AUGUSTA, Ga. -- The Tiger Woods who has spent most of 2020 looking like anything but the reigning Masters champion settled into his comfortable place on Thursday, plotting his way around Augusta National with precision and posting his first bogey-free round in a major championship in more than a decade.
Unlike most of this pandemic-plagued year, in which Woods has battled back stiffness at times and a lack of tournament preparation throughout, the 15-time major champion and five-time Masters winner appeared at ease in familiar surroundings, shooting 4-under-par 68 to trail leader Paul Casey by three strokes.
It was the first time in 23 Masters appearances that Woods opened the tournament without a bogey.
"I did everything well,'' said Woods, who matched his best opening round in his Masters career and for just the second time shot a first round in the 60s. "I drove it well, hit my irons well, putted well. The only real bad shot I hit today I think was on [No. 8]. I had a perfect number [68 yards] with a 60-degree sand wedge and hit it on the wrong shelf.
"Other than that, I just did everything well. The only thing I could say is that I wish I could have made a couple more putts. Missed everything on the high side. Putts just aren't moving, so it's just different with as slow as they are, then with the weather delay, the amount of rain they've had.''
Woods actually caught a break with the 2-hour, 57-minute delay that pushed back his starting time to nearly 11 a.m. A few groups began play before the horn sounded to signal dangerous weather conditions. Woods would have started and played a significant part of his first nine holes in the rain.
But when he teed off before a gathering of about 100 people on the 10th tee -- including NFL commissioner Roger Goodell and former quarterback Peyton Manning, both Augusta National members -- the sun was out and the air warm.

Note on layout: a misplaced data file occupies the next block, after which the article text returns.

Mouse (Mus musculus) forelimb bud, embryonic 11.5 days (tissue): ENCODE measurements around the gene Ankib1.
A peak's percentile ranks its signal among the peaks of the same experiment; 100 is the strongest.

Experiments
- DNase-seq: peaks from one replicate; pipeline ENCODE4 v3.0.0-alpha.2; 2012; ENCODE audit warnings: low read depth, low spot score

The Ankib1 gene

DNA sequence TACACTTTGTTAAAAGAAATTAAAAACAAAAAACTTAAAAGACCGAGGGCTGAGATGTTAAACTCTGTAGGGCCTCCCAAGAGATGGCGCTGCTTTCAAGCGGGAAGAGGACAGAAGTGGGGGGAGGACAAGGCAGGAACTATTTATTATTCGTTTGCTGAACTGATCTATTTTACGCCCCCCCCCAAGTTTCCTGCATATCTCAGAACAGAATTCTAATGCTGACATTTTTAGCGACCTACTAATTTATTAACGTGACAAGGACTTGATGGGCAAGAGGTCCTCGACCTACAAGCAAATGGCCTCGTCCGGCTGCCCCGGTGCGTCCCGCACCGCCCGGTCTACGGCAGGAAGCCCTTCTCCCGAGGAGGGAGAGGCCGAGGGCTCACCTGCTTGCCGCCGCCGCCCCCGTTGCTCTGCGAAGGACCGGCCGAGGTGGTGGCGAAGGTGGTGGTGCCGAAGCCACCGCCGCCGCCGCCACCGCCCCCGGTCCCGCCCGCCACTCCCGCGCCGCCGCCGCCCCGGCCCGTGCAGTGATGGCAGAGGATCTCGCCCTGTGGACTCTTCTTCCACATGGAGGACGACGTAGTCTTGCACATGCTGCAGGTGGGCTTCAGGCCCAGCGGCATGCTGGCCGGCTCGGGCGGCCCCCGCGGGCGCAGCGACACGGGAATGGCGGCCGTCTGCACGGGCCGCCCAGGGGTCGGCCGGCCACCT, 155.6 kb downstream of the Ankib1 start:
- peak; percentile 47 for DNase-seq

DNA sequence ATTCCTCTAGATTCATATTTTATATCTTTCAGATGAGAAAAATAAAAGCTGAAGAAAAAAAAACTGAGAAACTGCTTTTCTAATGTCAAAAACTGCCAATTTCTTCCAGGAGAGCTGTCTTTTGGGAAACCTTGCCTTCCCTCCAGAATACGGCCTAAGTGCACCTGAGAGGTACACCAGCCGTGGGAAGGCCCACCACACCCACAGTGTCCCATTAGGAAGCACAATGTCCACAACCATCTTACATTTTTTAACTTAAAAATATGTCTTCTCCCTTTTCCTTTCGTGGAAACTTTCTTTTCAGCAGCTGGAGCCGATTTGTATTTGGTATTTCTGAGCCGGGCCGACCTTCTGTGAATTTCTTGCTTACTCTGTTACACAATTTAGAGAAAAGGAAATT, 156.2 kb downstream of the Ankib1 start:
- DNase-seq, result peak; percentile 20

Getting used to a spectator-less environment is something that Woods is unlikely ever to adjust to, as he noted that several times players in the group had to ask television personnel where their golf balls landed.
For the most part, it was on the fairways and greens for Woods, who hit 10 of 14 fairways and 15 of 18 greens. He lamented a few missed putts, and after birdieing both back-nine par-5s and the 16th to turn in 33, he added just one birdie on the front, a 20-footer at the first.
But he was unable to birdie either front-side par-5 and missed chances from inside 15 feet at the fourth, sixth and ninth holes. Still, it was the first time since the first round of the 2009 PGA Championship -- a span of 105 rounds -- that Woods did not make a bogey during a major championship.
And unlike his six other tournaments since the pandemic shutdown, Woods does not find himself battling well back of the leaders. "I think that understanding this golf course is so important,'' he said.
Woods, 44, is playing with reigning Open champion Shane Lowry -- who played with Woods for the first time -- and 2019 U.S. Amateur champion Andy Ogletree, who started 4 over par through four holes but managed to shoot 73.
"He takes every shot seriously and hits every shot with a lot of integrity,'' said Ogletree, who graduated from Georgia Tech in the spring. "I think he just has a focus level that's unmatched out here. No shot goes unthought about. Every shot has a plan, and he executed really well.''
The tournament that was delayed seven months because of the coronavirus pandemic was delayed some more early Thursday morning after just a few players got their rounds started because of the bad weather. That means roughly half of the 92-player field finished the first round.
The first round will resume early Friday (7:30 a.m., ESPN), with the second round to follow. Woods, Lowry and Ogletree are expected to tee off in the afternoon and are unlikely to finish before darkness.
Woods was tied for fifth when play was suspended late Thursday afternoon. Casey led by two over Webb Simpson, Xander Schauffele and Justin Thomas (through 10 holes), with Woods three behind in an eight-way tie for fifth.